Tulips from (just outside) Amsterdam: Add Keukenhof to your spring travel bucket list

The beautiful spring garden is one of the Netherlands’ top tourist attractions – but hurry as it’s only open for eight weeks a year.

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If spring flowers fill you with joy, there is one place in Europe that is an absolute must: Keukenhof.

Near the Dutch capital of Amsterdam, you’ll find huge gardens filled with seven million bulbs – mostly tulips.

The Lisse-based flower show is set on 32 hectares (or 79 acres) of land, and each bulb is carefully planted by one of Keukenhof’s 40 gardeners.

2024 marks the 75th anniversary of the glorious garden. Here’s everything you need to know about it – and how to make a floral visit a reality when it officially opens on March 21.

A brief history of the Keukenhof garden

The doors to it Keukenhof – also known as the Garden of Europe – opened on March 21, 1949.

Founded that year by a consortium of flower growers and exporters, it was originally created to showcase products and support the Dutch export industry.

The following year, the garden opened to the public and was an immediate success, welcoming 200,000 visitors in its first season.

It is located in the municipality of Lisse, just south-west of Amsterdamit is now known as one of the largest flower gardens in the world.

It dates back to 1638, when Adriaen Maertensz Block, captain and governor of the Dutch East India Company, bought the land and built a large manor house called Keukenhof Castle.

In 1857, the then owners Baron and Baroness Van Pallandt commissioned landscape architect Jan David Zocher and his son Louis Paul Zocher – both designers of Amsterdam’s Vondelpark – to restructure the park and grounds around the building.

These designs, in typical English style, still form the basis of the modern Keukenhof Gardens.

Here’s what to expect during a visit to Keukenhof

While the gardens are nothing short of a cultural phenomenon, especially for the sheer amount of tulips on display, you won’t just see these beautiful spring flowers.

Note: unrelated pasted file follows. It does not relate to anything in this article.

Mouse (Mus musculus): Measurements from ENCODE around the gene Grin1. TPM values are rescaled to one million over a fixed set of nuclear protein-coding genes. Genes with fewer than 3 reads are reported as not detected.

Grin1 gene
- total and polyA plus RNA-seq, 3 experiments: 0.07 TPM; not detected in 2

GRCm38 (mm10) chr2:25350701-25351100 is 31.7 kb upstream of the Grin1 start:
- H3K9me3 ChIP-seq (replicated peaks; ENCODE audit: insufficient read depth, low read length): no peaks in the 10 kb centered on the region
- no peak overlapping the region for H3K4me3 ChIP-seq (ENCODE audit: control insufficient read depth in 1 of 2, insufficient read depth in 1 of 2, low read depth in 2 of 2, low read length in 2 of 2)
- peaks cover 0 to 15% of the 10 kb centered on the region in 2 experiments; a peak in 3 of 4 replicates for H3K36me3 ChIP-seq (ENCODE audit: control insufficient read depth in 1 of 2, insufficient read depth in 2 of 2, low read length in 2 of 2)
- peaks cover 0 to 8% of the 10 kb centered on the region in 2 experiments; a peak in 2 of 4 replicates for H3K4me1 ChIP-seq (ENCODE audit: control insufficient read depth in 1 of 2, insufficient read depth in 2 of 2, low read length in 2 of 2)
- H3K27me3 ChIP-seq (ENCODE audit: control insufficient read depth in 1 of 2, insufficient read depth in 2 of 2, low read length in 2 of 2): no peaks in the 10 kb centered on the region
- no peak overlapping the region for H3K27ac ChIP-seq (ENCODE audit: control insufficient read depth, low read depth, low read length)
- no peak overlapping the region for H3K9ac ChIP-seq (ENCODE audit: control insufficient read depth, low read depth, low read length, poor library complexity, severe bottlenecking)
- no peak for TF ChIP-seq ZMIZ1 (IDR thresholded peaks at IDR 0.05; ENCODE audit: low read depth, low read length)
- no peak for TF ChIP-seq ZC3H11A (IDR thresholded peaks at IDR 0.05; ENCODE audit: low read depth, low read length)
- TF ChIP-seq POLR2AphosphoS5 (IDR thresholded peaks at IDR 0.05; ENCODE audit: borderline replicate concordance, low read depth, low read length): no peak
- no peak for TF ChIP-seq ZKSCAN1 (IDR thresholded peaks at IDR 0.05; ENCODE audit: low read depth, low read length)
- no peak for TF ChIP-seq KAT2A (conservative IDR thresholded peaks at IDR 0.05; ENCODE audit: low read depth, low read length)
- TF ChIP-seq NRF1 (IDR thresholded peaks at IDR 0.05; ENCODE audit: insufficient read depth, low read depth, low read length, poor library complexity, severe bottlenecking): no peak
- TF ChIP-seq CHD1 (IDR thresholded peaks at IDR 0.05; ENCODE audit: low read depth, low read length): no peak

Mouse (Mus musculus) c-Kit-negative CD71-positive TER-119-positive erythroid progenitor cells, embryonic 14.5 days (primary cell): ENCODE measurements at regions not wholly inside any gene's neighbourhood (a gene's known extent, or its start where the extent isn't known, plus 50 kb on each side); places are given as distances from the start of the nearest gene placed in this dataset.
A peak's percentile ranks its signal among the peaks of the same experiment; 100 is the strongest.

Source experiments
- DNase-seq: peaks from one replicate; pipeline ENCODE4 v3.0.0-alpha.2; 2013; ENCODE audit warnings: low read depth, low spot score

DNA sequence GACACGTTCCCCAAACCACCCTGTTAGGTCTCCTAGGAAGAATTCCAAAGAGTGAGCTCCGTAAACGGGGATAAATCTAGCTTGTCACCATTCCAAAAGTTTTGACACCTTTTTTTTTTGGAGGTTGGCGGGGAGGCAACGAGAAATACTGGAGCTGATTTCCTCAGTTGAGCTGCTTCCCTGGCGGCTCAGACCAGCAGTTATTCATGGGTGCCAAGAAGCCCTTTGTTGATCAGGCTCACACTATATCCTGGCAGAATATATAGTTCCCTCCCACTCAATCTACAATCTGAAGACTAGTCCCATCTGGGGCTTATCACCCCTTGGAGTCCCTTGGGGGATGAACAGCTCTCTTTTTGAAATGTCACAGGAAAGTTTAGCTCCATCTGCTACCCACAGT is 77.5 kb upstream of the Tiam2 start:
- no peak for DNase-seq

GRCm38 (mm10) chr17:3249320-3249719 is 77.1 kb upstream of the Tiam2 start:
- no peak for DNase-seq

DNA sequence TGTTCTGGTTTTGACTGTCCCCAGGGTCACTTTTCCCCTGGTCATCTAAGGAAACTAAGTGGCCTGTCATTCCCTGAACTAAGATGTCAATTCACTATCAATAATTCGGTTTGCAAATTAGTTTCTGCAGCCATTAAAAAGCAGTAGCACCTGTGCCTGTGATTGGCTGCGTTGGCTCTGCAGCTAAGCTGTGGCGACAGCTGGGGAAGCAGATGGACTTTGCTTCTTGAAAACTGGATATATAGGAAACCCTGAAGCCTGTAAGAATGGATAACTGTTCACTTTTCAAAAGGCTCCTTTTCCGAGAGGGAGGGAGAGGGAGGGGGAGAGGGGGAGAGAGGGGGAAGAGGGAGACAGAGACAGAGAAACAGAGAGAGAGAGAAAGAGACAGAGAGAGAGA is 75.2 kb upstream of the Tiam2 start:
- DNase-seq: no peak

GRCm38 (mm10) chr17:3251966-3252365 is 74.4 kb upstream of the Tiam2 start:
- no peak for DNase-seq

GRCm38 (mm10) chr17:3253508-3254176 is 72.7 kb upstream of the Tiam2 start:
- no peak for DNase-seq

Around 600 growers and trading companies offer their best flowers, shrubs and trees for the show, which runs for around eight weeks a year.

Expect to catch sights like roses and orchids, as well as 800 different types of tulips and some of the best cherry blossoms in the entire country.

Different species are given their own spaces to display their unique charms.

Among the many themed pavilions, you will come across Beatrix – named after the former queen of the Netherlands – where you will find orchids and anthuriums. The nearby Oranje Nassau Pavilion displays the finest roses, chrysanthemums and daffodils.

There seems to be something for everyone, even the youngest visitors.

As well as millions of flowers, there is a children’s maze as well as a scavenger hunt, petting zoo and a themed playground around MythDutch rabbit icon.

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You can also delve into the history of Keukenhof, with a visit to the park’s famous windmill, which was built in Groningen in 1892 and was previously used as a pumping mill.

Also on display are authentic 16th and 17th century tulip varieties that serve to illustrate the development of more than 400 years of bulb growing in Netherlands.

Located throughout the gardens, you’ll also come across around 100 individual sculptures that display a wide variety of artistic styles.

The whole place is an artist’s dream, especially if you’re into photography. Flowers – in every tone imaginable – pop up every year across social media, drawing people in with their veritable riot of color.

How to get the most out of your visit to Keukenhof

Since its establishment, Keukenhof has been surprisingly extremely popular as a destination.

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However, due to its sheer size, Keukenhof doesn’t feel too busy. However, we’d advise a little forward planning before your fingertips cross the tulips.

If you are traveling to the Netherlands just to visit Keukenhof, we would recommend staying in nearby Lisse and catching a local bus.

Starting in Amsterdam? You will want to take the metro and get off at the Europaplein station. From there, take bus 852 – otherwise known as the Keukenhof Express. It runs up to ten times an hour and takes just over 30 minutes to reach the garden. You will need to take bus 858 if you are going directly to Keukenhof from Schiphol Airport; the journey takes half an hour and runs frequently.

No matter how long your trip is, it is not a visit to the Netherlands with a boat or bike ride. Fortunately, there are a number of bike tours you can take around Keukenhof, and if water is more your thing, you’re in luck.

Electric boats cruise the canals between the bulb fields around Keukenhof, meaning you can take in the rainbow of flowers in a super relaxed way.

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Keukenhof is open from March 21 to May 12, 2024.

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